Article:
Long-time readers might remember that "The Buddha Diaries" themselves evolved from "The Bush Diaries", my first blog. I fell down the rabbit-hole of the blogosphere on November 5, 2004, the day after Bush was re-elected. A faithful, life-long leftie, I was astonished that the American electorate would choose to return to office the man who had led us into the already badly mismanaged Iraq war, and whose policies seemed to me foolhardy and intemperate in their favoring of the rich at the expense of the middle class and, especially, the poor. I wrung my hands and asked myself, as did many others: what can I do? The only thing I know how to do is write, so I went online... and fell head-first into the blogosphere.
Now, nearly ten years later, I'm still blogging away, so I have this practice to for which to thank the former President--though in truth, in my opinion, not much else. "The Bush Diaries" was a daily, tongue-in-cheek communication with the then President, not rude, I hope, but rather teasingly disrespectful in tone. As Bill Maher might put it, "I kid the President!" The blog came to an end when I realized I was waking up with Bush in bed with me every morning, and my preference went instead to the Buddha--a wiser friend and inspiration.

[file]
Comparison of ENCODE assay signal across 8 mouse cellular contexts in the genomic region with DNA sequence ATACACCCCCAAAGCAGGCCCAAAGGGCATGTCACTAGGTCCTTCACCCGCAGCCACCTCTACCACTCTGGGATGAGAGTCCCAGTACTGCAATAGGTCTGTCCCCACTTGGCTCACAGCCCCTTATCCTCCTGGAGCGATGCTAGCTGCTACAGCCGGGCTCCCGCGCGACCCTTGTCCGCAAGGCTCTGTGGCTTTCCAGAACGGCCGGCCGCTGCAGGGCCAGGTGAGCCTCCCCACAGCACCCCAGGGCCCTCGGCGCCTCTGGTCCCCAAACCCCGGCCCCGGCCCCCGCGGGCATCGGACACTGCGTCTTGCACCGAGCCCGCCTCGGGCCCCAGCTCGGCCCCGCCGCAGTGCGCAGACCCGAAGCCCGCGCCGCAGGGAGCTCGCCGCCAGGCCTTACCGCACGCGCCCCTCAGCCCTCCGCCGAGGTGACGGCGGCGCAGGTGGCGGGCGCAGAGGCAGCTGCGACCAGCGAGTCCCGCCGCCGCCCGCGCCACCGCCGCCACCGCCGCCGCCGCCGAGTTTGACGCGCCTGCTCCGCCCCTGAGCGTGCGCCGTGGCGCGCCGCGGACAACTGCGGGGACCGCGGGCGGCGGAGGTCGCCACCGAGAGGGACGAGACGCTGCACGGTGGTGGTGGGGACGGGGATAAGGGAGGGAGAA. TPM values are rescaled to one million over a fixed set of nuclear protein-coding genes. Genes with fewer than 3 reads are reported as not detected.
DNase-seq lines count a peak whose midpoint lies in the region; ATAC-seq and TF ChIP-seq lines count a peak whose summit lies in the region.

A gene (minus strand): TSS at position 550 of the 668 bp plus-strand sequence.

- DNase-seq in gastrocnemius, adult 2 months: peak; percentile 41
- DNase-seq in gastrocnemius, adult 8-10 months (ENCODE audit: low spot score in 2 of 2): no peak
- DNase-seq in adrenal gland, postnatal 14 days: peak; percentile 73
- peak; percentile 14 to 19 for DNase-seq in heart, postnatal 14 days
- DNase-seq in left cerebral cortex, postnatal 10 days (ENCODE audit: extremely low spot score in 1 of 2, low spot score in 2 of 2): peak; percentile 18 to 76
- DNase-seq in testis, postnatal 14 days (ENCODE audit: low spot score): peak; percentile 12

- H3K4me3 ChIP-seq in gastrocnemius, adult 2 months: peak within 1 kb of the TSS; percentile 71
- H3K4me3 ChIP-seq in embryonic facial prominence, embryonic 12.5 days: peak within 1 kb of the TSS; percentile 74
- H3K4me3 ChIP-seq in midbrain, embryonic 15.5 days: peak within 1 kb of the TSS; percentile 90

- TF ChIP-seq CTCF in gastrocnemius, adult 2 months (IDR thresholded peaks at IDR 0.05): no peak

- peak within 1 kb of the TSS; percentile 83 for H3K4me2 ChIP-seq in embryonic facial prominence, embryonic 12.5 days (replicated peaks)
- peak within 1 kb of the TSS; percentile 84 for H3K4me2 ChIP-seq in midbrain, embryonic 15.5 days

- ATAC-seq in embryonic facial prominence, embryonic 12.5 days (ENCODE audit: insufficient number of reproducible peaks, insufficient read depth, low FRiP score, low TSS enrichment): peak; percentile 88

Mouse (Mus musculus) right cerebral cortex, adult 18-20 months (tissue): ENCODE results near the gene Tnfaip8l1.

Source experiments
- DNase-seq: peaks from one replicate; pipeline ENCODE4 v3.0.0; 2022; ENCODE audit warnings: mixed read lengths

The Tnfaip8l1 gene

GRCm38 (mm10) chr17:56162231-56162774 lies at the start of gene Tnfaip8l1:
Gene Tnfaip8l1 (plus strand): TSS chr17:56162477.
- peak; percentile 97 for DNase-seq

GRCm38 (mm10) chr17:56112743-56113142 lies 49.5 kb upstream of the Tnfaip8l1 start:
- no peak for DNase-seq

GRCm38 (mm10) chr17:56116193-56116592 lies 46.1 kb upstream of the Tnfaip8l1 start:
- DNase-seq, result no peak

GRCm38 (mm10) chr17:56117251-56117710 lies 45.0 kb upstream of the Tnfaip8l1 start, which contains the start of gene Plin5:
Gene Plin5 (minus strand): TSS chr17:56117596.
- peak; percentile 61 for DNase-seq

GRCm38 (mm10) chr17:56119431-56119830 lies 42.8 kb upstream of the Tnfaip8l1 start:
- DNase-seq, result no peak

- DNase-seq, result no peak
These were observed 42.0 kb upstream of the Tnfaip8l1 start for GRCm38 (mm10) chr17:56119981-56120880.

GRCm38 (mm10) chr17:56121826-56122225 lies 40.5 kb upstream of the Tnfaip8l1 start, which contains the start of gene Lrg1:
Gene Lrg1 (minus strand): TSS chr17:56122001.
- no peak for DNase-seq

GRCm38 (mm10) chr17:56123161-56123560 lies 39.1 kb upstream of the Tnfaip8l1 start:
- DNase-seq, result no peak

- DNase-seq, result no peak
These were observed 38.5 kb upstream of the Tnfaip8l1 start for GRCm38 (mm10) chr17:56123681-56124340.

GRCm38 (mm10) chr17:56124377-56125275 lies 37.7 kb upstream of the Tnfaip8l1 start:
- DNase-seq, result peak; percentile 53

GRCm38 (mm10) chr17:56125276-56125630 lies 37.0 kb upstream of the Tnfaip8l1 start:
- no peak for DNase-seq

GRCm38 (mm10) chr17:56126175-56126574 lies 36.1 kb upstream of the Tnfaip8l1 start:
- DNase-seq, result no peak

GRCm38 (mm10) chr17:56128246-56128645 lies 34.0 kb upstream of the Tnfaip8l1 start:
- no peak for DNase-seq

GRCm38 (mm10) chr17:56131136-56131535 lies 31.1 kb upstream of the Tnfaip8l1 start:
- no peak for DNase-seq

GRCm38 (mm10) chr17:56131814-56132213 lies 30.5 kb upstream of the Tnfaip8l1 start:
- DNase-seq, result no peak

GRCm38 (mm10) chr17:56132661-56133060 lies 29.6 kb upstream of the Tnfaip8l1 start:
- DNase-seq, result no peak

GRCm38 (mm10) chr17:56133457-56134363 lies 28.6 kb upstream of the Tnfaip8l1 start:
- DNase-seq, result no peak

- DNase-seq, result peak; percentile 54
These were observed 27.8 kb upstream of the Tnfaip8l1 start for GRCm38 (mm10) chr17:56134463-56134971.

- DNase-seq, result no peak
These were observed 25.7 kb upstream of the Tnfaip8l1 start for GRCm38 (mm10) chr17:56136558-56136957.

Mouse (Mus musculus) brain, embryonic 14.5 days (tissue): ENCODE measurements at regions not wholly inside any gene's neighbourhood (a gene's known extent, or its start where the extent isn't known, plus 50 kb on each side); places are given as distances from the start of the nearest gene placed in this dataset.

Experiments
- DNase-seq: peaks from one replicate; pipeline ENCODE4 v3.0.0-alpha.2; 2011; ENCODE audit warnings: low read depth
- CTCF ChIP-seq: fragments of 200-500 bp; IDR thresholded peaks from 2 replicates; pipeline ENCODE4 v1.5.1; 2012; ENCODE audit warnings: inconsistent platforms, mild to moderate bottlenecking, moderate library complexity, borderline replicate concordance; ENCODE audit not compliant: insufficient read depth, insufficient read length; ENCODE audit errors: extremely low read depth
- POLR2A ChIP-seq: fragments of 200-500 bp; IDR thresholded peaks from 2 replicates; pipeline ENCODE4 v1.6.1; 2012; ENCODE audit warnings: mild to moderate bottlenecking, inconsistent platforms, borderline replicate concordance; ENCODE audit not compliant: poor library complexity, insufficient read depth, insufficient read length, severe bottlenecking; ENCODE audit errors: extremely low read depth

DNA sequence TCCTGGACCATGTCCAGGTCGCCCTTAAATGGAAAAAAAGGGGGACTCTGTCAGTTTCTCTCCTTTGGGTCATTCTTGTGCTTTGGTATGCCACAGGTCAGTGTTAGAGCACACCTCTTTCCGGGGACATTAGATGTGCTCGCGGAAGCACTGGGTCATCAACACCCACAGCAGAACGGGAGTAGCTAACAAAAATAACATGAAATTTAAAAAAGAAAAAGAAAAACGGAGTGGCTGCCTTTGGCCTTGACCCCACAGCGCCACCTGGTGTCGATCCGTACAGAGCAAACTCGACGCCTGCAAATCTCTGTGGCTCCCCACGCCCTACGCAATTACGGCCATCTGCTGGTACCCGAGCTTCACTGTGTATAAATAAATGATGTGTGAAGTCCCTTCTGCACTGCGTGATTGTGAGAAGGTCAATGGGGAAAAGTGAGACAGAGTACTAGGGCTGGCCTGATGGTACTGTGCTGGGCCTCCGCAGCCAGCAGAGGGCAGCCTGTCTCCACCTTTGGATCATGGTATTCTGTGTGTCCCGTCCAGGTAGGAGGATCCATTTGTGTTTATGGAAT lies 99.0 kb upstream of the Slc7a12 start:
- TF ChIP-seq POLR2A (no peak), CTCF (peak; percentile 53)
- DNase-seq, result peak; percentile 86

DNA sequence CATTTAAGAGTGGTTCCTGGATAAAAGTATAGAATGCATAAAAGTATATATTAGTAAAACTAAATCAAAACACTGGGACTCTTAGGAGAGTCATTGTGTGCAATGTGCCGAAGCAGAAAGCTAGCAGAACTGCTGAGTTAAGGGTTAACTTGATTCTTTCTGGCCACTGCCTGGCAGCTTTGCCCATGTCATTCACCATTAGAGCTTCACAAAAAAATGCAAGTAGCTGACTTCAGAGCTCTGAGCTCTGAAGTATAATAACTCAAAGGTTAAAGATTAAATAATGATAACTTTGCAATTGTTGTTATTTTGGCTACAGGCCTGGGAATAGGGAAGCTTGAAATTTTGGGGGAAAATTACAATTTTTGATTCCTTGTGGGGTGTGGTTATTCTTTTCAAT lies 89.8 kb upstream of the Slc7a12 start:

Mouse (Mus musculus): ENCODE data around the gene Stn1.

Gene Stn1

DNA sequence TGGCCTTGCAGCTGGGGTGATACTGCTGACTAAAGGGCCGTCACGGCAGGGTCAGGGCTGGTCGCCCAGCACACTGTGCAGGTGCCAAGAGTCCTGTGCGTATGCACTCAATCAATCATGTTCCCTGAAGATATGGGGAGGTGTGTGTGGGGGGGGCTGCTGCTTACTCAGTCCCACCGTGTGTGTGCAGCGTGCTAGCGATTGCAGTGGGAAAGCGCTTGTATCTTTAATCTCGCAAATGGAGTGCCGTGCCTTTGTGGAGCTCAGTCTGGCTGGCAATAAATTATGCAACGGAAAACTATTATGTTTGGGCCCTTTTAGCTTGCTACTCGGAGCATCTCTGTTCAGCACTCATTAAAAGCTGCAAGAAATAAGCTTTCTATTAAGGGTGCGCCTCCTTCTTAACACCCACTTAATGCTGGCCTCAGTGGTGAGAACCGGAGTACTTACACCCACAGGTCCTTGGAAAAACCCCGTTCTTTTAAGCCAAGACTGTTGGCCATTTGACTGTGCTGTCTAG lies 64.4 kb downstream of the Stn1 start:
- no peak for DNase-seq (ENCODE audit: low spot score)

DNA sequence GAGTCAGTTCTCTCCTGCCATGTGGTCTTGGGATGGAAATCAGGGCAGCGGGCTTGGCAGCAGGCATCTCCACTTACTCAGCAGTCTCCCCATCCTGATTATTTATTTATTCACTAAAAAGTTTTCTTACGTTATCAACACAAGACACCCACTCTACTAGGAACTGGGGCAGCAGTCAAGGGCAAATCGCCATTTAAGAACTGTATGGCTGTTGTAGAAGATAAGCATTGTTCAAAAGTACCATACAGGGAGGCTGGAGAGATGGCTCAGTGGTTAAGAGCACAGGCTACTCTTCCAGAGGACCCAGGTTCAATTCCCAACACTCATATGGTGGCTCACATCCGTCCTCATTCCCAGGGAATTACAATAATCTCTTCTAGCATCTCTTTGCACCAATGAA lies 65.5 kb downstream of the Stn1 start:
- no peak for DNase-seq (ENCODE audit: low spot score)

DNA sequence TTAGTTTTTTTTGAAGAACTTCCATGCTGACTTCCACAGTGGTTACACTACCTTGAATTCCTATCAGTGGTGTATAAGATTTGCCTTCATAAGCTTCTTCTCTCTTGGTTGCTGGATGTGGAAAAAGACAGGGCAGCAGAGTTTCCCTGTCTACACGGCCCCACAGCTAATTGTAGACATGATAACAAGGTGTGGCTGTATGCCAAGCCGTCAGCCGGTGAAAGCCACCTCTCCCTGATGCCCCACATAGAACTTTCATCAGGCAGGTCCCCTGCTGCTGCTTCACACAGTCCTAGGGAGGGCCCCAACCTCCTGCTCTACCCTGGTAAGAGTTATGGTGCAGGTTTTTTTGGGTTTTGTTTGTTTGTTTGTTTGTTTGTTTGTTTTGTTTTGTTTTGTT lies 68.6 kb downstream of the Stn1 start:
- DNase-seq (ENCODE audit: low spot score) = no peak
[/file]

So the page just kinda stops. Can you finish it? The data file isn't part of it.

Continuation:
… and the kitty-cat in the mirror, which seemed to even the jaundiced critic's mind just a bit more technically accomplished. Still, in the back of my mind, there was this judgment: here are these former democratic Presidents--Carter, Clinton--who busy themselves in world affairs and devote their energies to diplomatic and philanthropic projects; and here's George Bush, an amateur painter??? Spare me…
Still, I could not resist what turned out to be no more than a peek at his touted "portraits of world leaders" on the Today Show this morning; and, given that it was no more than a peek, and at video images at that, I'll confess that I was surprised at the progress he had made. His portraits of Putin…
|(all images in this entry are pirated from public sites online)|
Kudos to Bush, then, for finding a new passion, along with… well, a curiosity and a sensitivity one might not have suspected. My social and political judgment was geared to demand something different from a former President of the United States, but what gives me the right to question or belittle another man's choices? My wiser, more Buddhist self reminds me, rather than to carp, to be glad when another pursues his happiness.
(And even the art critic says begrudgingly, after all, "not bad"! Adding, perversely and a bit snobbishy, "for an amateur"!)